An article in Forbes magazine of April 1983 compared the improvements in human athletic achievements to those in thoroughbred racing during the last 90 years. Since improvement was measured on the time-test (record times), it was not surprising that a big difference was found.
In the main, horses race to win, not to break records, and in general record holders are not always the best horses. That aside, the main point made in the article was that superior training methods in human athletics were one of the main causes of the superior progress. Training methods in horse racing seemed to be regarded as close to madness.
“The wise horse cares not how fast a man may run” – Old Armenian proverb
As one of South Africas top trainers put it: “The simple truth is, there are no training methods. When you get a good horse, you find out by trial and error what the horse responds to, to get him in peak condition”. Unfortunately that is what happens in most cases. The thoroughbred libraries contain virtually nothing by way of training methods – what you find is reminiscences, mainly from retired trainers with a knack for telling stories. Where do trainers learn, other than from older trainers? Are there really no methods?
In recent years, much has been written about human training methods. Remarkably, it was not until the Eighties that humans started to agree on what is best to achieve peak performances. Tim Noakes has put most of that in perspective in his recent book “The Lore of Running” , which draws on experiences not only from athletics, but also other sports (swimming in particular). It is rather unnerving to realise that a lot of what racehorse trainers found out many years ago, and still do today, is not all that far off current human “discoveries”. Another book to mention in this context is “The Fit Racehorse”, written by ‘American Tom Ivers in 1983; it tolls the virtues of equine interval training and shows up modern American thoroughbred trainers as bungling amateurs. The truth, as usual, lies somewhere in the middle. Much of what Noakes and Ivers write bout is directly comparable – there is much the same in the training for peak performance in both humans and horses. So let’s take a look.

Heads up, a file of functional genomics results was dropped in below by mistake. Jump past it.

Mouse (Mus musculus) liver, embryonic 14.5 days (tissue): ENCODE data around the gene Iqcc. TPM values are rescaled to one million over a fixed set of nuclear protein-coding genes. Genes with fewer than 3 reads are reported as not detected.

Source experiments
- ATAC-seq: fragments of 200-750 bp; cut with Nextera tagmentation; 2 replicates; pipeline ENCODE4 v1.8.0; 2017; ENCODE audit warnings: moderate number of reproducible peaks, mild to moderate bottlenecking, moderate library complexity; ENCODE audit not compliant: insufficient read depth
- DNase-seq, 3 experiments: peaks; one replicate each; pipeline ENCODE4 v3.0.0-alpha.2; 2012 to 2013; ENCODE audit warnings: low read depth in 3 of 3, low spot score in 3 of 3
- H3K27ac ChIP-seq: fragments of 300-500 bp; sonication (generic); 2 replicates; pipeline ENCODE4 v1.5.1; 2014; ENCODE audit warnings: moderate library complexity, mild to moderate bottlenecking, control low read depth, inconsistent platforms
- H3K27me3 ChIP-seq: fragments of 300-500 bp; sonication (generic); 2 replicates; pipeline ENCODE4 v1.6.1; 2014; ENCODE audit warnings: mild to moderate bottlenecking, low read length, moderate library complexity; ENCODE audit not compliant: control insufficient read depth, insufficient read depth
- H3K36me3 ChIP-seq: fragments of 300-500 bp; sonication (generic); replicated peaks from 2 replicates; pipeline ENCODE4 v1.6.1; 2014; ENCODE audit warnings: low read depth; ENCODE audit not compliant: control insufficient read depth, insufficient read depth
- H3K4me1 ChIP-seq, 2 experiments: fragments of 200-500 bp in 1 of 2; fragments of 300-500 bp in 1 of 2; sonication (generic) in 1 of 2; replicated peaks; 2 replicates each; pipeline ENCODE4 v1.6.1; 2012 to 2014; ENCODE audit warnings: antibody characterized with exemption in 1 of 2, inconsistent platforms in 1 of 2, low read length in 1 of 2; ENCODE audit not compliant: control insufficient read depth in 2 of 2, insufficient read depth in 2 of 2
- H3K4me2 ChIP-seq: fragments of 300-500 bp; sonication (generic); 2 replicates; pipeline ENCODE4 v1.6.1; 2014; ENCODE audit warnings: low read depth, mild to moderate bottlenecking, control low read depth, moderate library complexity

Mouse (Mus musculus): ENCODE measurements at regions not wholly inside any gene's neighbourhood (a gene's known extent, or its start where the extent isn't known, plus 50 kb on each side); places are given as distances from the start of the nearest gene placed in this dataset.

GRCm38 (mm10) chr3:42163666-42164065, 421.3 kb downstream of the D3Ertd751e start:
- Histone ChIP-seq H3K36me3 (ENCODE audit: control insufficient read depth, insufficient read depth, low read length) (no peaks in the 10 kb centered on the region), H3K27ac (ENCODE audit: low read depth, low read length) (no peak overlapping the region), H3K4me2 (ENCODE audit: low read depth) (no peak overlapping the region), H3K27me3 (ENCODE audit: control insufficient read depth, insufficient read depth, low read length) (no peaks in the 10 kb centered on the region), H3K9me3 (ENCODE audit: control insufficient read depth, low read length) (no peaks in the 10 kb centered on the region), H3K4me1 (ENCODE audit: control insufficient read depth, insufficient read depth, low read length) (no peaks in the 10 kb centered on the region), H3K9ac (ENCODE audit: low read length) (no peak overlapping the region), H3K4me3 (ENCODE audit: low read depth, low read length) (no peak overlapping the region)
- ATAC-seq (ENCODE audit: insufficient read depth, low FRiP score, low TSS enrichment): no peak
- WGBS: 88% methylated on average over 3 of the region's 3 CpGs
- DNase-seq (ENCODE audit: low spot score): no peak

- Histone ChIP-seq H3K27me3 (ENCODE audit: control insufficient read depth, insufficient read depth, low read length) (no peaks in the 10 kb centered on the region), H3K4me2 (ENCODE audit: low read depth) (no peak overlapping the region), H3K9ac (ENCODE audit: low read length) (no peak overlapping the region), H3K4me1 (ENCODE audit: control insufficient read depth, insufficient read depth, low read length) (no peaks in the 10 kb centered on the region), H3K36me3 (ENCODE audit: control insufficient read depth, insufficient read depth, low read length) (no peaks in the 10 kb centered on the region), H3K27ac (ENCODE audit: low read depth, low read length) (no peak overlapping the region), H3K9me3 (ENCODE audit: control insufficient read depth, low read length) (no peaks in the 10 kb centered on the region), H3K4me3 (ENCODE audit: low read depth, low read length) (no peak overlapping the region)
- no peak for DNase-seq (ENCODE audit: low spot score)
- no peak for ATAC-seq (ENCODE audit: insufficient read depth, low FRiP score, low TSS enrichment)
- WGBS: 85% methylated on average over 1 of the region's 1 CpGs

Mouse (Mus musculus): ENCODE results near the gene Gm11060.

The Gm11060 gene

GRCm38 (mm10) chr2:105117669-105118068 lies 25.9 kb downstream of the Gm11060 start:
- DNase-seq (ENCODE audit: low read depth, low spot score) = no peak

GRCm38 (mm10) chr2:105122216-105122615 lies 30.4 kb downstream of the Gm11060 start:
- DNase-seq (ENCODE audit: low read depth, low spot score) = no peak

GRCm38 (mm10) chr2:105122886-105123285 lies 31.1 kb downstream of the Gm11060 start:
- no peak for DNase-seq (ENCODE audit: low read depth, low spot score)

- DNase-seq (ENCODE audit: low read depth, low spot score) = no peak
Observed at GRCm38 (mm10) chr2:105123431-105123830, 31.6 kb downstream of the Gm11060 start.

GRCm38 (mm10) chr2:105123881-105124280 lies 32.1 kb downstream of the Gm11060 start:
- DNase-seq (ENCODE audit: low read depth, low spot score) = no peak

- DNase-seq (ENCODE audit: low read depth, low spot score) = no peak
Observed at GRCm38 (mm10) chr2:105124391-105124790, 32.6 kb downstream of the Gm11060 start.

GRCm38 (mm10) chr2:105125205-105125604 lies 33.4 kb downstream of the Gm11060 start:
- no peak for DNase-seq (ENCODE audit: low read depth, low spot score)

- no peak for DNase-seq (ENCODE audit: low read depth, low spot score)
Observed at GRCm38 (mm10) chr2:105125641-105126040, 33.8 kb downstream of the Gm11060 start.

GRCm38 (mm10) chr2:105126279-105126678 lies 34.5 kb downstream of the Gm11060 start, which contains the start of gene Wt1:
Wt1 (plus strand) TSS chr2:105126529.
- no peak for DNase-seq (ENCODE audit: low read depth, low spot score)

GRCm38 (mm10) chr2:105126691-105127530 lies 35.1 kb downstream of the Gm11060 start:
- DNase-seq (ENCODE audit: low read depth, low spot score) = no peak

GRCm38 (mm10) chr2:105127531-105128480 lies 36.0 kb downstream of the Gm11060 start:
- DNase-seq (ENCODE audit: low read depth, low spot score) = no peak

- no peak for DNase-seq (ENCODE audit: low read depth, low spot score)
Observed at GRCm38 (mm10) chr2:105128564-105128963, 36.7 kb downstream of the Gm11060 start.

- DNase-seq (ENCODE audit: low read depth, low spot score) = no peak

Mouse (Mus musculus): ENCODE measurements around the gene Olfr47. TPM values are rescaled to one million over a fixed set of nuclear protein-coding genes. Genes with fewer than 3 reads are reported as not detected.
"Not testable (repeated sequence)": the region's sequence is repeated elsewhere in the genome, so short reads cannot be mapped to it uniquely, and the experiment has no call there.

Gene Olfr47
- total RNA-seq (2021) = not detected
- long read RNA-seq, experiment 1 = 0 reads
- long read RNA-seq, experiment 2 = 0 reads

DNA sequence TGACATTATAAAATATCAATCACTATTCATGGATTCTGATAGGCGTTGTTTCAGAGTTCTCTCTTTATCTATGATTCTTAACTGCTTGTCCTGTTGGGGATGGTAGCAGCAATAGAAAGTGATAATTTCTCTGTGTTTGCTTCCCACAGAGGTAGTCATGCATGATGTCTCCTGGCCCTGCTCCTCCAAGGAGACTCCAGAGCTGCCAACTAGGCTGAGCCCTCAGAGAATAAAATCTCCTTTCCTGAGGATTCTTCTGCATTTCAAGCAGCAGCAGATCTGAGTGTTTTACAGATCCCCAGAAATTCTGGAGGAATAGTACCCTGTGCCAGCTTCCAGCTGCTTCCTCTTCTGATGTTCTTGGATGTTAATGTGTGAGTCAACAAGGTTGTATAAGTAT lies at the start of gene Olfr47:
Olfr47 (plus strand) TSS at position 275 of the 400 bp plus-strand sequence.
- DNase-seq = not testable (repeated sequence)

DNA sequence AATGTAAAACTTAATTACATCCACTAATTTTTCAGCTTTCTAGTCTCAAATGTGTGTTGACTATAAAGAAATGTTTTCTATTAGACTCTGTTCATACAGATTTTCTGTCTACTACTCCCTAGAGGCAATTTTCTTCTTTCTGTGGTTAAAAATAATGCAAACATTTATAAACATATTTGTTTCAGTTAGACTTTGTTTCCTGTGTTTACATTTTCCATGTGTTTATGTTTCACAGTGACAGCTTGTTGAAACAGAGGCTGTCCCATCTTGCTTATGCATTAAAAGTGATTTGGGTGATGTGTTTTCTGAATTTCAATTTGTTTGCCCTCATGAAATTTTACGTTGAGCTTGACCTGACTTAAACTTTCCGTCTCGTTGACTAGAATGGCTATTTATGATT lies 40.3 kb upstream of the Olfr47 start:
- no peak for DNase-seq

ONE – Muscle contraction is the essential physiological event that allows men and horses to run.
Skeletal muscle, when contracting, produces locomotion. Each muscle comprises a vast number of individual cells. Each muscle cell is surrounded by tiny vessels (capillaries), which provide the blood supply; the number of capillaries increases with training. Within muscle cells we find mitochondria, structures which form the powerhouses of the cell. They consist of bags of enzymes, which change the energy from the food we eat into molecules called ATP, the energy currency of the body. Mitochondria function only if an adequate oxygen supply is available. In absence of sufficient oxygen an emergency system operates, in the form of a group of enzymes capable of storing muscle glycogen, to produce energy independent of oxygen supply. A third source of energy, fat droplets present in the muscle cells, is of importance only during prolonged exercise.
There are 2 types of muscle cells, randomly mixed in all muscle. One is red, due to high concentration of mitochondria, and called slow twitch (ST) fibres, the other white, with a low mitochondrial content, and called fast twitch (FT) fibres. Fast and slow relates to the speed with which ATP energy can be converted to muscle contraction.
However, many grades of slow and fast twitch muscle can be found, and the slow twitch muscle contraction speed of some men and horses can approach the fast twitch muscle speed found in others, and vice versa. Nevertheless, in human athletes patterns of muscle fibre content seems to relate to the sports in which they excel. Sprinters, jumpers and weight lifters have high proportions of fast twitch fibres, middle distance runners (up to a mile), cyclists, swimmers have equal proportions of ST and FT fibres, long distance runners and cross country skiers a high percentage of ST fibres.